Now that West Virginia is currently No. 5 in the country this week in the AP Top 25 and winning a huge victory over Texas this weekend, it is safe to say that the Mountaineers are for real.
With this in mind, I thought it would be great to interview Hal Mumme, who was Dana Holgorsen's coach when Holgorsen played wide receiver at Iowa Wesleyan. Holgorsen would later go on to be an assistant coach for Mike Leach, who was a coach for Mumme at Kentucky.
Hal Mumme seems to have fallen into a "memory hole" for many college fans. It is often forgotten that the offenses that fans love to see today from coaches like Art Briles, Mike Leach, Dana Holgorsen, Sonny Dykes and Kevin Sumlin all stem from the offensive schemes that back in the 1990s were considered the radical deviations from the football norm. Before Mike Leach was considered the "mad scientist" of college football, there was Hal Mumme.
Coach Mumme is now the head coach at McMurry University. The university is a private college in Abilene, Texas. The War Hawks just recently moved up from Division III to Division II football.
Some Air-Raid fans may feel bad for Mumme that his proteges are coaching in Division I while he coaches in Division II. However, don't feel bad for Mumme. He is a very happy man today. Not only is he a cancer survivor (prostate), but he enjoys the atmosphere surrounding McMurry. As he told Spencer Hall:
"I've been a head coach at six different colleges, and I'm really having fun here. I tend to like the job I'm at the best, but it's very fun to be the David in the David and Goliath story, and that's what we get to do. The people here are great, there's a great recruiting field right around us and we don't have to go very far to get players."
Besides, prophets don't always get the credit they deserve in their lifetime. Spencer Hall makes the point far better then I could.
"Mumme's a legitimate pioneer in college football, and sometime pioneers end up in weird, unpredictable places. One of the fathers of the 3-3-5, Joe Lee Dunn, coaches with Mumme at McMurry. Emory Bellard, the creator of the wishbone, ended up coaching Texas high school football after his last college job at Mississippi State. Mouse Davis, the Run 'n Shoot's architect, coached everywhere from the NFL to AFL2 before ending up in semi-retirement at Hawaii. It seems insane, but it's impossible to have the Parcells/Belichick coaching tree without Ray Perkins. That's Ray Perkins, current Jones County Community College head coach."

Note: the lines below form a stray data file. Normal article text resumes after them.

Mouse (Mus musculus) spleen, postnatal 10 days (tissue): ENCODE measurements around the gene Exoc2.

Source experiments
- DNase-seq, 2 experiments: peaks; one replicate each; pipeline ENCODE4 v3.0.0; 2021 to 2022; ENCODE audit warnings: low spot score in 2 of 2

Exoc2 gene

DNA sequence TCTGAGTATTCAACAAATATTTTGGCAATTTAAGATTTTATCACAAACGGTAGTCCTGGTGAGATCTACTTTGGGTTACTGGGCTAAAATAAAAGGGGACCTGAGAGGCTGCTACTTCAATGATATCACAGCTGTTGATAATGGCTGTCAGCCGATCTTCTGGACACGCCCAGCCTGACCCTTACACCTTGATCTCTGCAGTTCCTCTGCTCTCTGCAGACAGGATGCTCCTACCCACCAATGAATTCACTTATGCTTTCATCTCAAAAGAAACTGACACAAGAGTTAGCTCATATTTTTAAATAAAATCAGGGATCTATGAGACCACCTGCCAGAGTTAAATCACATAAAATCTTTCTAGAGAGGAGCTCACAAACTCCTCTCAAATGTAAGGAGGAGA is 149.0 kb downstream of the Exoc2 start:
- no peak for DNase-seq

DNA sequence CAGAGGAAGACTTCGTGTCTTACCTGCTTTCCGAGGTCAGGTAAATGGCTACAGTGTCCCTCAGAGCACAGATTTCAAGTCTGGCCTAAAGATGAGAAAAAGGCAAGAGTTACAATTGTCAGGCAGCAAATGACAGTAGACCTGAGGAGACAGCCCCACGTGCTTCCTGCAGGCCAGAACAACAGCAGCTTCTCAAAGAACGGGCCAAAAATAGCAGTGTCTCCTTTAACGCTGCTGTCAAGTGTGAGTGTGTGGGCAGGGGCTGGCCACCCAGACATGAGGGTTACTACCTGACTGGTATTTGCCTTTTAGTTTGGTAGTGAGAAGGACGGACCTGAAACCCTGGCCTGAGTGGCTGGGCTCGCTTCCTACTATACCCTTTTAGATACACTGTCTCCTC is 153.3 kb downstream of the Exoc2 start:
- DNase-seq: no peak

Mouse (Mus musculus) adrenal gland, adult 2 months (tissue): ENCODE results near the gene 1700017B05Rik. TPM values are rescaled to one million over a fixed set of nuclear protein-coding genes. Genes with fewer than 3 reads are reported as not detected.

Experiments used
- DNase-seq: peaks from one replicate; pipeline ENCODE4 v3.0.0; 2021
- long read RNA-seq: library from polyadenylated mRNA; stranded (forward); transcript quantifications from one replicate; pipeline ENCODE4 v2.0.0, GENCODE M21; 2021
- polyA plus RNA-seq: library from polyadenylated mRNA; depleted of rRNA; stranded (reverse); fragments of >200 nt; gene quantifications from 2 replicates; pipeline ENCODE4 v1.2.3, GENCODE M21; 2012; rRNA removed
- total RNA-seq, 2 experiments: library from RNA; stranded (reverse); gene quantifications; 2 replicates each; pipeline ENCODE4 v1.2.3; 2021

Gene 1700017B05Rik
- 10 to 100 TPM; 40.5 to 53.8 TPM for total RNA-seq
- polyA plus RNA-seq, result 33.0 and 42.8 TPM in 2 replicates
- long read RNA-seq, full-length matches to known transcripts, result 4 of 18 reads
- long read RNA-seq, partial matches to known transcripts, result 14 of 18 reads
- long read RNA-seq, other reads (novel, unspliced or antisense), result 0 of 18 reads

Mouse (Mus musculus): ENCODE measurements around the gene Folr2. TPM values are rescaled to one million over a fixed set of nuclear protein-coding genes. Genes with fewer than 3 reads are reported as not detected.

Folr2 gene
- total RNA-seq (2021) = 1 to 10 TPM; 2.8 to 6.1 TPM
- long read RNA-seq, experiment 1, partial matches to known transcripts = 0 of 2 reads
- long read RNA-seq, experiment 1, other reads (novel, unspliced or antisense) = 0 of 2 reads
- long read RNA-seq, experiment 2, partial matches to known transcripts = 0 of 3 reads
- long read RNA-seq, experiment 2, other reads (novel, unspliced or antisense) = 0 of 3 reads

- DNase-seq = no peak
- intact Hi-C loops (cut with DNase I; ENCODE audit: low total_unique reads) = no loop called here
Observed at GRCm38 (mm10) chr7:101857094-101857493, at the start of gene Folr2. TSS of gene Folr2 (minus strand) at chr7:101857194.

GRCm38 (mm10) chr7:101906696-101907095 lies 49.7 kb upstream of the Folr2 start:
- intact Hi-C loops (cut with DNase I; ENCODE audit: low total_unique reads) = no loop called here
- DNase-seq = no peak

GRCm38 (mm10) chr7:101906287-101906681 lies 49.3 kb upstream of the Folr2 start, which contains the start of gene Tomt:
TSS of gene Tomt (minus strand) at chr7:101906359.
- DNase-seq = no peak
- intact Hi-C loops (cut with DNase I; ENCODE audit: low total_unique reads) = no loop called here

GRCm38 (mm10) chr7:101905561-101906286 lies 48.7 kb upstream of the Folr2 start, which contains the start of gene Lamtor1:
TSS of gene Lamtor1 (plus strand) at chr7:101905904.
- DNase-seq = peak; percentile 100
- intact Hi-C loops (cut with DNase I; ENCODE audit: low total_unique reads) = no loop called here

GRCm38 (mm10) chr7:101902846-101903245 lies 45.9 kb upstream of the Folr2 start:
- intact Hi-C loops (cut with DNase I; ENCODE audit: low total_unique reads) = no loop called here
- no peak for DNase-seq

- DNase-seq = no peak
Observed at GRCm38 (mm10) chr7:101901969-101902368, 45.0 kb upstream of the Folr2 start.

So with that long introduction, I give you my interview with Coach Hal Mumme.
Can you tell the readers about your coaching job at McMurry University and how much you're enjoying your current position?
"I really enjoy it. McMurry is a great school! We are currently moving from D3 to D2, but have won some big victories, including going to the playoffs last year and beating UTSA in the Alamo Dome."
Back when you were at Kentucky, your offense was considered the workings of a "mad scientist." Now you look around and see how mainstream the Air-Raid has become. Dana Holgorsen at West Virgina. Mike Leach at Texas Tech and now rebuilding Washington State. Former coaches like Sonny Dykes at La. Tech and Chris Hatcher at Murray State. Do you have a sense of vindication that your offensive style of play has become very successful?
"All those coaches you mention that played and coached for me have one thing in common: They’re all very smart. Their success is their success."
For the first time since you left Kentucky, there is another coach in the SEC trying to implement an Air-Raid offense: Kevin Sumlin at Texas A&M. If you were having coffee at a cafe with Coach Sumlin, what would you say to him about the challenges and ways to have success in the SEC with the Air-Raid?
"Kevin Sumlin is a friend, and we talk quite a bit. I watch A&M, and it’s fun to watch Kevin’s version of the Air-Raid. If we were having coffee, I’d probably make him buy."
I understand your last year at New Mexico State is when you got sick with prostate cancer, which no doubt was a huge distraction for you. Can you talk about cancer for a minute?
"Cancer is tough. My best advice would be for men my age to get their checkups."
In an interview this year, you mention that you really enjoy watching triple-option teams like Navy and Georgia Tech. With your reputation for being a pass-heavy practitioner, that may seem counter-intuitive for some readers. Can you talk about why you enjoy the triple option?
"The triple option is the flip side of the same coin. It’s all about reps and what we do. It’s all about reps and what they do."
You adapted much of the Air-Raid offense from LaVell Edwards. What are some things you learned from the glory years of BYU football in the 1980s?
"Besides the basic scheme, what I learned from Coach Edwards was to resist the temptation to become conservative."
Do you stay in contact with some of your former players like Tim Couch, Martin Hankins and Chase Holbrook?
"The answer is yes, I talk to them quite frequently. Chase Holbrook is the quarterback coach here at McMurry."
In your long history of coaching, when you look back for fond memories, what is your favorite game you coached in and why?
"It’s hard to narrow it down. Among the highlights would have to be several upset games, including Valdosta State vs. UCF in 1994, beating North Alabama in triple overtime in 1996, beating Alabama at UK in ‘97, beating McNeese at Southeast LA in ‘04, beating Nevada in Reno in ‘08 and beating UTSA in the Alamo Dome in ‘11. All great upsets."
What do you hope is the legacy of Hal Mumme to college football?
"That my players had fun."